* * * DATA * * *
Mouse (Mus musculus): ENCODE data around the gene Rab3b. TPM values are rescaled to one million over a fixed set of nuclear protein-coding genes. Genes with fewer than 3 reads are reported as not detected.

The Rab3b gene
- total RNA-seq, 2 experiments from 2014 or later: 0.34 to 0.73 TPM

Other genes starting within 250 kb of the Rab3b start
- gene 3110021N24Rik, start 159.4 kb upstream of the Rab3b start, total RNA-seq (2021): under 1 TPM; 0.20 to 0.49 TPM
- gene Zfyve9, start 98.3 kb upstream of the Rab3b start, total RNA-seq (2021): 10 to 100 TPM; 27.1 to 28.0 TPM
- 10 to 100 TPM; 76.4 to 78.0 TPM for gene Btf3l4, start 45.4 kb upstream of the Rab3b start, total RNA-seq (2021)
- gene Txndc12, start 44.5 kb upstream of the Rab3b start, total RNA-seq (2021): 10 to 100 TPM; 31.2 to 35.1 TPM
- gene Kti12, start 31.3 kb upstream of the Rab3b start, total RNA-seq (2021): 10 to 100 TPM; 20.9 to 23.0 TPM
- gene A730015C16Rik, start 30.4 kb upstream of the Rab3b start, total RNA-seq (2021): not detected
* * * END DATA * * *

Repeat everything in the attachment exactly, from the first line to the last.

Mouse (Mus musculus): ENCODE data around the gene Rab3b. TPM values are rescaled to one million over a fixed set of nuclear protein-coding genes. Genes with fewer than 3 reads are reported as not detected.

The Rab3b gene
- total RNA-seq, 2 experiments from 2014 or later: 0.34 to 0.73 TPM

Other genes starting within 250 kb of the Rab3b start
- gene 3110021N24Rik, start 159.4 kb upstream of the Rab3b start, total RNA-seq (2021): under 1 TPM; 0.20 to 0.49 TPM
- gene Zfyve9, start 98.3 kb upstream of the Rab3b start, total RNA-seq (2021): 10 to 100 TPM; 27.1 to 28.0 TPM
- 10 to 100 TPM; 76.4 to 78.0 TPM for gene Btf3l4, start 45.4 kb upstream of the Rab3b start, total RNA-seq (2021)
- gene Txndc12, start 44.5 kb upstream of the Rab3b start, total RNA-seq (2021): 10 to 100 TPM; 31.2 to 35.1 TPM
- gene Kti12, start 31.3 kb upstream of the Rab3b start, total RNA-seq (2021): 10 to 100 TPM; 20.9 to 23.0 TPM
- gene A730015C16Rik, start 30.4 kb upstream of the Rab3b start, total RNA-seq (2021): not detected